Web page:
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SEC Filings

S-4
CHARTER COMMUNICATIONS HOLDINGS CAPITAL CORP filed this Form S-4 on 04/30/1999
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significant advantages. For example, we can compress the digital signal to allow
the transmission of up to twelve digital channels in the bandwidth normally used
by one analog channel. This will allow us to increase both programming and
service offerings, including near video-on-demand for pay-per-view customers
which is expected to increase the amount of services purchased by our customers.
 
     Digital services customers may receive a mix of additional television
programming, an electronic program guide and up to 40 channels of digital music.
The additional programming falls into four categories which are targeted towards
specific markets:
 
     - Additional basic channels, which are marketed in systems primarily
       serving rural communities;
 
     - Additional premium channels, which are marketed in systems serving both
       rural and urban communities;
 
     - "Multiplexes" of premium channels to which a customer previously
       subscribed (such as multiple channels of HBO or Showtime), which are
       marketed in systems serving both rural and urban communities; and
 
     - Additional pay-per-view programming (for instance, more pay-per-view
       options and/or frequent showings of the most popular films to provide
       near video-on-demand), which are more heavily marketed in systems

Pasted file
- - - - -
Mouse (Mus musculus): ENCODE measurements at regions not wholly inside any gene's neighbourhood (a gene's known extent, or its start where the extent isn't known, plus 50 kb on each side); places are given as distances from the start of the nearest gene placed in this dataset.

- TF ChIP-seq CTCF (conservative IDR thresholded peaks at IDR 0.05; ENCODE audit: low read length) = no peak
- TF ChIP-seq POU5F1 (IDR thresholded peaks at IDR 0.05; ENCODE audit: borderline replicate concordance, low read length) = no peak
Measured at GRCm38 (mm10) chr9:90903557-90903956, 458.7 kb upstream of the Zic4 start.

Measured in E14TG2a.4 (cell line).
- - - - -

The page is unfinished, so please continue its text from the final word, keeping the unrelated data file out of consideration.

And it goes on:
primarily serving both rural and urban communities.
 
     As part of our current pricing strategy for digital services, we have
established a retail rate of $6.95 to $8.95 per month for the digital set-top
converter and the delivery of "multiplexes" of premium services, additional
pay-per-view channels, digital music and an electronic programming guide.
Certain of our systems also offer additional basic and expanded basic tiers of
service. These tiers of services retail for $6.95 per month. At March 31, 1999,
we had in excess of 3,000 customers subscribing to digital services offered by
eight of our cable systems, which serve approximately 318,000 basic cable
customers. By December 31, 1999, we anticipate that approximately 734,000 of our
customers will be served by cable systems capable of delivering digital
services.
 
     INTERNET ACCESS.  We currently provide Internet access to our customers by
two principal means: (i) through television access, using a service such as
WorldGate, and (ii) through cable modems attached to PCs, either directly or
through an outsourcing contract with an Internet service provider. We can also
provide Internet access through traditional dial-up telephone modems, using a
service provider such as HSAC. The principal advantage of cable Internet
connections is the high speed of data transfer over a cable system. We currently
offer these services to our residential customers over coaxial cable at speeds
that can range up to approximately 50 times the speed of a conventional 28.8
Kbps telephone modem. Furthermore, a two-way communication HFC cable system can
support the entire connection at cable speeds without any need for a separate
telephone line. If the cable system only supports one-way signals (from the
headend to the customer), the customer must use a separate telephone line to
send signals to the provider, although such customer still receives the benefit
of high speed cable access when downloading information, which is the primary
reason for using cable as an Internet connection. In addition to Internet access
over our traditional coaxial system, we also provide our commercial customers
fiber optic cable access cable at a price that we believe is generally 20% lower
than the price offered by the telephone companies.
 
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